by Roger W. Hancock
Red is for Bravery;
blood shed in sacrifice.
Freedom came with lives the price.
White is for Liberty;
Life be free from God's decree.
Blue is for Justice;
as vast as the sky.
Over freedom's land to occupy.
Memorial Day, formerly known as Decoration Day, originated after the American Civil War to commemorate the Union and Confederate soldiers who died in the Civil War. By the 20th century, Memorial Day had been extended to honor all Americans who have died while in the military service. Memorial Day is not to be confused with Veterans Day; Memorial Day is a day of remembering the men and women who died while serving, while Veterans Day celebrates the service of all U.S. military veterans, living or dead.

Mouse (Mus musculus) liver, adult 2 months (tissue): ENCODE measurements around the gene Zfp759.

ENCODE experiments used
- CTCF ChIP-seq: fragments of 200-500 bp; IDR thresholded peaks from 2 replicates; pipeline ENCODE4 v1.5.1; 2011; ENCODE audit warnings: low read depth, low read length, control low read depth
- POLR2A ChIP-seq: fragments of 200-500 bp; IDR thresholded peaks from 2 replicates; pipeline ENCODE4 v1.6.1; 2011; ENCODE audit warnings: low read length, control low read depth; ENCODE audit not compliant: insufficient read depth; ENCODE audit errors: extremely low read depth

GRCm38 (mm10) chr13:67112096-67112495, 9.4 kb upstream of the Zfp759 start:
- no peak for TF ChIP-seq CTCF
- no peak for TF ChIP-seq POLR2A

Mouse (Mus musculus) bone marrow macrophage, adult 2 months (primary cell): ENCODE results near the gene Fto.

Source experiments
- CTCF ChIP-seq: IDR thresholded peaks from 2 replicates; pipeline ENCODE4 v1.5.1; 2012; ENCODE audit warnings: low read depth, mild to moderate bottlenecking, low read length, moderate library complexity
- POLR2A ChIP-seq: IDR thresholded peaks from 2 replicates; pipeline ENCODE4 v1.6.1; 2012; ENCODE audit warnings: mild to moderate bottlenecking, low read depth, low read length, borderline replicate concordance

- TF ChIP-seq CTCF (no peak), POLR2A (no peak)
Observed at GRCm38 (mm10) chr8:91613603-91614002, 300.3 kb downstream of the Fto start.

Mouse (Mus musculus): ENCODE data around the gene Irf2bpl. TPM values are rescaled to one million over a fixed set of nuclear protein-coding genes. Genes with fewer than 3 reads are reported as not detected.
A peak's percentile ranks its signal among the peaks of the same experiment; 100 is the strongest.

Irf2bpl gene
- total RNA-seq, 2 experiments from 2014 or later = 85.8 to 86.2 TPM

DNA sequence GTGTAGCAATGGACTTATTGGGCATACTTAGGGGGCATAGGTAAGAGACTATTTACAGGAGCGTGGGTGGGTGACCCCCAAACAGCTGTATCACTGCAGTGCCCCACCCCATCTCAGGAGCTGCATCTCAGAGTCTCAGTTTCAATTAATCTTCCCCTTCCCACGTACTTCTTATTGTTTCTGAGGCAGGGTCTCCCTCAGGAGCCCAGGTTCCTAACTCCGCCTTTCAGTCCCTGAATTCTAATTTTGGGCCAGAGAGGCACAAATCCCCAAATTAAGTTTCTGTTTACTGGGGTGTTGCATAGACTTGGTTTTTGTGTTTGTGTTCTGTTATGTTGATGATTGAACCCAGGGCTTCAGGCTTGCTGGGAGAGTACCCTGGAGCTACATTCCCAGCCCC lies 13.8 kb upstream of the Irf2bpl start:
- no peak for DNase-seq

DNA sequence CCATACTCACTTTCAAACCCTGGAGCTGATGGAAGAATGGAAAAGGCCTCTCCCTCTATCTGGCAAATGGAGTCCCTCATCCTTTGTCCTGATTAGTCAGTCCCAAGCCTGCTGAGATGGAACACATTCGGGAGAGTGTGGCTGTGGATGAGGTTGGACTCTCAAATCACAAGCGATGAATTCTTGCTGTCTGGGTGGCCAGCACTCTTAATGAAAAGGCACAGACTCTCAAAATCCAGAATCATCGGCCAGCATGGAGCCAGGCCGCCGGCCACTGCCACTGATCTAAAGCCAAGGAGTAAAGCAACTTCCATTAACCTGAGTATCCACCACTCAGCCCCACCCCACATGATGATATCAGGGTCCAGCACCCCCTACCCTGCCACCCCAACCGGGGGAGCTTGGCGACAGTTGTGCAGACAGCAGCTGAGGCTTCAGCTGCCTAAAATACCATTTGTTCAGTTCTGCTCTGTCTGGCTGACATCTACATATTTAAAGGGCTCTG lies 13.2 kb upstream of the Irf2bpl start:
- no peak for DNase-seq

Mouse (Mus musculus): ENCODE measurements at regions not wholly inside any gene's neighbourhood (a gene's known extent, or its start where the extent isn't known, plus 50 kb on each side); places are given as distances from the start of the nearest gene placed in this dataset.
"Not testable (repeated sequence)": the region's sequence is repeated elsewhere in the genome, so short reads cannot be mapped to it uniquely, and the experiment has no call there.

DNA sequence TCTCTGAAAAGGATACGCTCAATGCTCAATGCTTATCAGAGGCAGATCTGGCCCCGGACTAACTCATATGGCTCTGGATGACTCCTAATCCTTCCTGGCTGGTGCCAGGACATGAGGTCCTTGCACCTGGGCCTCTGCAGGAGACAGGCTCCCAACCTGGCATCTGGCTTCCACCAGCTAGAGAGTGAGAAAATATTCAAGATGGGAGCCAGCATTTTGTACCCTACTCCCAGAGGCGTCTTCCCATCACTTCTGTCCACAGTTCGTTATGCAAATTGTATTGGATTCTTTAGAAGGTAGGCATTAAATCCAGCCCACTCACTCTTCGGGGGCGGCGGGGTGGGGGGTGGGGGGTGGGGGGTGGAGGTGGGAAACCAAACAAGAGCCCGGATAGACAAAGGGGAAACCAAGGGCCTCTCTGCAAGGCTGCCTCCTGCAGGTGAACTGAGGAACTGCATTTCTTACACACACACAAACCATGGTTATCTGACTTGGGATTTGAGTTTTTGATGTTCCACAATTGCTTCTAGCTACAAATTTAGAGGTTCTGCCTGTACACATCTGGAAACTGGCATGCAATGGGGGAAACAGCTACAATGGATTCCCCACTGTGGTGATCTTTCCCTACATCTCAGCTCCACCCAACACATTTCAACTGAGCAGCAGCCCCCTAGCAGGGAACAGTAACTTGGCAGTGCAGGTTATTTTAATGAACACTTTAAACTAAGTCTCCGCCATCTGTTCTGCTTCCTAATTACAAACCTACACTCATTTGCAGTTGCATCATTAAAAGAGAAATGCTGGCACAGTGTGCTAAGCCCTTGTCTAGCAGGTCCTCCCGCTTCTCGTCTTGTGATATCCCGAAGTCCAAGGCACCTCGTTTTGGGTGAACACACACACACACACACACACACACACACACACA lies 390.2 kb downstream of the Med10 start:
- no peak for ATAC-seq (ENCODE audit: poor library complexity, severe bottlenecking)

In tradition, on Memorial Day the flag of the United States is raised briskly to the top of the staff and then solemnly lowered to the half-staff position, where it remains only until noon. It is then raised to full-staff for the remainder of the day. The half-staff position remembers the more than one million men and women who gave their lives in service of their country. At noon their memory is raised by the living, who resolve not to let their sacrifice be in vain, but to rise up in their stead and continue the fight for liberty and justice for all.